Monday, January 31, 2011

Mark Your Calendars!

One of the joys of the winter is that the education team has the chance to travel to festivities around the state. Throughout most of the year our programs are at schools or for private groups. Traveling to festivals give the public the chance to see our birds. And we love when we have the opportunity to share them with you!Photo above: Little Bit is one of our long standing partners in education. This little Saw-whet owl often joins us in his favorite tree stump at festivals and programs.

So now is the time to get out your calendars!
Here are some upcoming events:

Central Wisconsin Environmental Station (CWES)
Amherst Junction, WI
Saturday, February 12th, 2011
2:00pm - 5:00pm
(REGI programs at 3pm and 3:45pm)
CWEStival is a winter family festival. Enjoy snowshoeing, sleigh rides, crafts, and more along with our program.

Klondike Days
March 5 & 6, 2011
Eagle River, WI
Klondike Days is "a family-oriented gala event featuring a variety of turn-of-the-century activities". REGI will be set up at a booth with educating the public both Saturday and Sunday.
Photo above: Steve Fisher talks with a couple of young visitors at Klondike Days in 2010.

Science Extravaganza
March 12, 2011
Stevens Point Area Senior High (SPASH)
REGI program from 1-2
This is a student driven, hands on science fair with fun for the entire family. REGI's afternoon performance will be just one of many highlights throughout the day.
Photo above: Ishmael, our beautiful Peregrine Falcon, is another of our education birds who often accompanies us to festivities. He is an old pro with lots of fun personality. If you have met him at past programs you are sure to remember him. If you have yet to meet him, you won't want to miss the opportunity.

We hope to see you this winter!

~Molly McKay
Environmental Education Coordinator

Saturday, January 29, 2011

Winter Continues at REGI

Yeti, one of REGI's two Snowy Owls, enjoys his winter element.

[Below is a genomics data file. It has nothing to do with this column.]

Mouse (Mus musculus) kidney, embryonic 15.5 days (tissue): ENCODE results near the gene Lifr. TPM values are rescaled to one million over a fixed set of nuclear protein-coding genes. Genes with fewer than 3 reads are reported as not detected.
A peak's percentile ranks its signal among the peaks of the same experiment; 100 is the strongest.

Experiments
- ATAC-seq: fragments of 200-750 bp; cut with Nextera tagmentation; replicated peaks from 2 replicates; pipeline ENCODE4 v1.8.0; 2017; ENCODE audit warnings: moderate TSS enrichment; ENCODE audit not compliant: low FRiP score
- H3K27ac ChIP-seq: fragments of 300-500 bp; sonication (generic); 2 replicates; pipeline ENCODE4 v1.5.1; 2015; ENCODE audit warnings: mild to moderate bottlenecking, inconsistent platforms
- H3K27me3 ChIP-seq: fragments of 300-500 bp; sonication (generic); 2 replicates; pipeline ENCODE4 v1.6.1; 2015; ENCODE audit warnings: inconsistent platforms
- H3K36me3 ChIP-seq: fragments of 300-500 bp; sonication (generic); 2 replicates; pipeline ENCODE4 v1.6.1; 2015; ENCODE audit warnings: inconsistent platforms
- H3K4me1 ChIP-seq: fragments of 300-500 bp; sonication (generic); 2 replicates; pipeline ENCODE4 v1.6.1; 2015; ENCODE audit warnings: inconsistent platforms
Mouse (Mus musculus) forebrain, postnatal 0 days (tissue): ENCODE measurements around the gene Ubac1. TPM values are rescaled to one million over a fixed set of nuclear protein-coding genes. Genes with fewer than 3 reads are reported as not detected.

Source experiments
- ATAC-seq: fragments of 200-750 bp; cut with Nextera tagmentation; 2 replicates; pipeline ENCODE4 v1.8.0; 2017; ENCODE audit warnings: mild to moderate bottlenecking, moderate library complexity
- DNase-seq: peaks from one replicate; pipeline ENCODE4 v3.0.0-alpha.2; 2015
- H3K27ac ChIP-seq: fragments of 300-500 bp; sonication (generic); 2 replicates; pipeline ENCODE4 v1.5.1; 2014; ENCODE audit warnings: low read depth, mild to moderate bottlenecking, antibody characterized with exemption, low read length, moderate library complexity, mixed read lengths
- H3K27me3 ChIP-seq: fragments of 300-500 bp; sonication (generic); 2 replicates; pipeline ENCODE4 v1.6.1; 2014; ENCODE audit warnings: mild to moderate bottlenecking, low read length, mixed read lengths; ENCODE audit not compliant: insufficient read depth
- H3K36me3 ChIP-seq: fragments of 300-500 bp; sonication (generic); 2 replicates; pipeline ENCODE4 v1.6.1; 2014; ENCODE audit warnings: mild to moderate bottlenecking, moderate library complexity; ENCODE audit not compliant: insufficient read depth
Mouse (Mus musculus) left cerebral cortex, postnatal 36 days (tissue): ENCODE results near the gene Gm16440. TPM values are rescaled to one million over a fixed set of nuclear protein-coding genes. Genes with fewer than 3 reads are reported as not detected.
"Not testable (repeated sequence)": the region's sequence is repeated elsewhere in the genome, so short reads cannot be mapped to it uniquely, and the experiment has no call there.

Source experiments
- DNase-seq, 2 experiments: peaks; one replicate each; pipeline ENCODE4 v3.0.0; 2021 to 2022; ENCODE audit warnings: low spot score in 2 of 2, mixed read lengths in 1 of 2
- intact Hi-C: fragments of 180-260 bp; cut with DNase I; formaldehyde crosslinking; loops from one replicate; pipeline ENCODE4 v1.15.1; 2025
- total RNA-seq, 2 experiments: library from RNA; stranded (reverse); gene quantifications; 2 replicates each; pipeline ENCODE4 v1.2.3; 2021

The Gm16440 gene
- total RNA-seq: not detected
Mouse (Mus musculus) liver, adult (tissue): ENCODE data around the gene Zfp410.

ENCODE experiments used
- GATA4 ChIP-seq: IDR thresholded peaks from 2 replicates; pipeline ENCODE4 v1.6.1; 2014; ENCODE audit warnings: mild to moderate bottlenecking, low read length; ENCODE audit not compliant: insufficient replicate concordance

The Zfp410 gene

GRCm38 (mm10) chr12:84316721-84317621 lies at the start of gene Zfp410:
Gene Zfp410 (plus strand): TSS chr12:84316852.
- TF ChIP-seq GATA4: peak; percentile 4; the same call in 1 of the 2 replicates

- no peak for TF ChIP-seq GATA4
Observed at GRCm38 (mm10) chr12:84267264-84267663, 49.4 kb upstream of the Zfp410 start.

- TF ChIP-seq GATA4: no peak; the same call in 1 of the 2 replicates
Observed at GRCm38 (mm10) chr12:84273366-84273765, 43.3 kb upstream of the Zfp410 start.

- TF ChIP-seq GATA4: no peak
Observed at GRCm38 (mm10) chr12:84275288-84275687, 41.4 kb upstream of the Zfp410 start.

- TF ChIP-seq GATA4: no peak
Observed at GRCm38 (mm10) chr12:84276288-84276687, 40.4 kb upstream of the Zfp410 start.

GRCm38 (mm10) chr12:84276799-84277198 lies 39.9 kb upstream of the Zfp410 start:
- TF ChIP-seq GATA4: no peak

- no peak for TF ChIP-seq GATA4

(Photo by Steve Fisher)

The snow is deep, the temperatures cool, but activity at REGI continues. Marge is busy finishing end-of-year reports, Molly and Karissa are attending a weekend environmental conference at Treehaven, and the staff has recently been busy weighing birds, which we do regularly as part of their constant care. Besides the ongoing responsibilities of cleaning and feeding and rehabiliation, we always make time to work consistently with the education birds, permanent REGI residents who act as avian ambassadors and partners helping us teach others about their species and issues related to them.

The education department has been presenting programs throughout the winter, many of which are school-related. In early March, REGI educators will be at Klondike Days, a two-day winter festival held in Eagle River, WI. Winter may make everything seem quiet and dormant, but there is still lots going on at REGI as we greet a chilly, snow-covered February. Yet, as cold as it is now, the birds may know something we don't (which is often the case!); there have been reports in the area of Black-capped Chickadees starting to sing their spring song! Thanks again to all who have donated money, time, food, and materials to REGI. We really appreciate it.

Steve Fisher
REGI Director of Education

Friday, January 21, 2011

A Thank You From the Birds!

We have had a really great response from everyone regarding food donations. We truly cannot thank you enough. Please keep the fish and other donations coming. On terribly cold days like today, wildlife needs more food than usual to generate enough body heat to keep themselves warm.

Here's another donation idea for you. Are you a trapper or do you know anyone who is? Well, do we have a deal for you! You keep the pelts and we'll take the carcass! Easy as pie. Give us a call if you'd like to donate! Education office: (715) 623-2563; Rehab clinic: (715) 623-4015.

Photo: It may seem strange, but those are frozen muskrats being loaded into the back of that pickup truck. The muskrats came from a trapper in Wisconsin and we are very grateful for these donations. Muskrats are very nutritious and a natural food source for our raptors. Since this photo was taken, only a week ago, most of these muskrats have already been eaten. We could definitely use more! (Photo credit: Alberta Halfmann)

Photo above: What's on the menu today? Delicious donated suckers!

Photo above: Denali, one of the resident Bald Eagles is very happy with her selection of sucker fish. She says, "Thank you, thank you, thank you!"